We've already ordered our wedding invitations - they're safely tucked away in a corner until it's time to address and mail them - but we had quite a time figuring out the best way to phrase "Hey! Come on down to our hootenanny and watch us get hitched!" without resorting to some version of "Mr. and Mrs. Thomas Solomon wish to happily announce that their spinster daughter, who's been living in the spare room under the stairs, has finally found someone who'll agree to be seen with her in public twice a year." Then there's the hoopla of having stepparents* and how to incorporate them into the invitation; the list goes on. Generally speaking, even in this day and age, most wedding advice presumes that the bride's parents are paying for the majority of the wedding, and as such tend to recommend the traditional phraseology of the parents announcing the wedding. Since we're paying for the wedding ourselves (although my parents are kindly contributing to the rehearsal dinner, and Ed's parents also making a contribution), we omitted our parents from the invitation altogether. We really spent a lot of time figuring it out, though. I'm sure none of our guests will be paying attention to the specific wording of the invitations.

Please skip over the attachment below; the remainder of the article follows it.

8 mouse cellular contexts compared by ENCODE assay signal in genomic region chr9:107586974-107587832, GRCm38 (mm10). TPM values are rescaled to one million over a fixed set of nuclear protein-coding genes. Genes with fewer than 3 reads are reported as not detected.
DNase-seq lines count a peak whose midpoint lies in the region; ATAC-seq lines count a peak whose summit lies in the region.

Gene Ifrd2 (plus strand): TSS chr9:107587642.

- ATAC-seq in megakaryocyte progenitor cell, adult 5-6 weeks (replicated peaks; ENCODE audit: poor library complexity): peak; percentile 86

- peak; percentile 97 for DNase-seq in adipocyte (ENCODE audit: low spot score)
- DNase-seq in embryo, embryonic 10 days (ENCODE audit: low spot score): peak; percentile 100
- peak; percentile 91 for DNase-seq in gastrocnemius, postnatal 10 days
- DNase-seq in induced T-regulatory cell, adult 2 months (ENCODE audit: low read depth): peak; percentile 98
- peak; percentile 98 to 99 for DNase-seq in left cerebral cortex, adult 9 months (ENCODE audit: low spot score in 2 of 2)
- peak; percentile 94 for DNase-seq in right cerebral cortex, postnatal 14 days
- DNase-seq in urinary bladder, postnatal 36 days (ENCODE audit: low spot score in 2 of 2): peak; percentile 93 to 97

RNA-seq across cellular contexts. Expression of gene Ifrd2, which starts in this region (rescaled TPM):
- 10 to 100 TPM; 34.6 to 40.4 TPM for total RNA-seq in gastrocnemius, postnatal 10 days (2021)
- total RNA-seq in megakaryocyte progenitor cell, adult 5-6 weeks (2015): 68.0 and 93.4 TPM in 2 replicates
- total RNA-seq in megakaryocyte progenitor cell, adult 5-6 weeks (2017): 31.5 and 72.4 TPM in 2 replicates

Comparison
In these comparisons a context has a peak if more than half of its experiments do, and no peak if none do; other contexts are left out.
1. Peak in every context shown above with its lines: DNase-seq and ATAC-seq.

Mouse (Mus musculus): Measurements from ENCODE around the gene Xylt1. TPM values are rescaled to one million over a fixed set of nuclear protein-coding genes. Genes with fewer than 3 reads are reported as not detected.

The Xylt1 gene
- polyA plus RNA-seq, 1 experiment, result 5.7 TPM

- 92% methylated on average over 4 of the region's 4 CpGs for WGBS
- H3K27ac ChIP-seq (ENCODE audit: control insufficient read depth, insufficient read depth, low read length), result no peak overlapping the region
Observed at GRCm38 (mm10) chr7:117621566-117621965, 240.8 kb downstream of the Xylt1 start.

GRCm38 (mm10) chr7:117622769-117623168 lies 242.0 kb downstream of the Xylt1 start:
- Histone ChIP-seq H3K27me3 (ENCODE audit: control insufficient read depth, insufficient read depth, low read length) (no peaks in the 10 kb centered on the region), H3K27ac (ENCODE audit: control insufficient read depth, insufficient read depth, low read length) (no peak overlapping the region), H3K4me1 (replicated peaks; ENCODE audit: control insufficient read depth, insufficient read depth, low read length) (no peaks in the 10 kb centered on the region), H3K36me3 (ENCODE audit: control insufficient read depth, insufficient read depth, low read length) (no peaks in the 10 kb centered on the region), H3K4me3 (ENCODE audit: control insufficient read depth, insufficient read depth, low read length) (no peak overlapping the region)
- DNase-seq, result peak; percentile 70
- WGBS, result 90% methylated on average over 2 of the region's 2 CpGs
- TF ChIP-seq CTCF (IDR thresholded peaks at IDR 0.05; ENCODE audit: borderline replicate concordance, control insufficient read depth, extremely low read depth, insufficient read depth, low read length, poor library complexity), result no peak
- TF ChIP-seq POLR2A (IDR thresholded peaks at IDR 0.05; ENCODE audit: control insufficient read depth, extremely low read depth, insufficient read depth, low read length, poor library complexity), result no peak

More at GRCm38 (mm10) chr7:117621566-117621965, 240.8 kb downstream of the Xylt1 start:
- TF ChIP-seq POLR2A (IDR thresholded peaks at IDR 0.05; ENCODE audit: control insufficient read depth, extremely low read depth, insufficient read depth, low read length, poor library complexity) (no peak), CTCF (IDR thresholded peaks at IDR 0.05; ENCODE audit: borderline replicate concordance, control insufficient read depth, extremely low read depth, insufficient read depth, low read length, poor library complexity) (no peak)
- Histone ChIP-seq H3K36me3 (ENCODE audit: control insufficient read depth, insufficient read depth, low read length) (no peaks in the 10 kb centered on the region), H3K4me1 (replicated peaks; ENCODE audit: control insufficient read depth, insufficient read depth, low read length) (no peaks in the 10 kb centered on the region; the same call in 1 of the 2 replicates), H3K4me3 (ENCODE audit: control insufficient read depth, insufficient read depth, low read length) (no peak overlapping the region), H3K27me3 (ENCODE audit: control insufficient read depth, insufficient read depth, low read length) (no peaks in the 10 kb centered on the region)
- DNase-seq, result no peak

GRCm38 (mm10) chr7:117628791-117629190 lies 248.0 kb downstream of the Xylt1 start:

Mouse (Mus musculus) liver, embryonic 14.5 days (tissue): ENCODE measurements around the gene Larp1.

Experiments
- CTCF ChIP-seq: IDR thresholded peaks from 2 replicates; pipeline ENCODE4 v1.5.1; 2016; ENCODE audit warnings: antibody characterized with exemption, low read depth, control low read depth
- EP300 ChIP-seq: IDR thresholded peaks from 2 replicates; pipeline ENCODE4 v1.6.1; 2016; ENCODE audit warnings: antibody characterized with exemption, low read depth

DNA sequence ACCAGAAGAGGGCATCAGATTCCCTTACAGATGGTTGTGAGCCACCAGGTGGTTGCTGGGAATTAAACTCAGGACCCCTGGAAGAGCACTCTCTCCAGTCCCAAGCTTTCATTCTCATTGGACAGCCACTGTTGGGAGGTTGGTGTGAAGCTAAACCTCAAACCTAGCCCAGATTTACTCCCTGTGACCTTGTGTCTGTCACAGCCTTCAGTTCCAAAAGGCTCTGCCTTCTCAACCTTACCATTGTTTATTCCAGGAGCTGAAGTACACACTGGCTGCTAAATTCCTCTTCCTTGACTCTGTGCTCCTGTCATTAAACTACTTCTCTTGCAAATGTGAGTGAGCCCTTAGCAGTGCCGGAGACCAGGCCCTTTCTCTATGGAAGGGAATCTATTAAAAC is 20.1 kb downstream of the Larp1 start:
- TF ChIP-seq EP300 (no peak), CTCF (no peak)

I've learned largely to ignore advice from folks like the well-intentioned Miss Manners, who generally offers good advice, but if I were to have listened to her wedding advice, I'm sure I would have concluded that Ed and I were doing everything wrong. (At least, including RSVPs with text on them in definitely wrong, according to the venerable Ms. Martin, but I digress.) I was, however, happy to read her column today - specifically the third letter - which validates our phraseology as well.
* There is, of course, nothing necessarily wrong with having stepparents. Ed and I have been lucky that his parents are still married to each other, as are mine, so it's one less headache.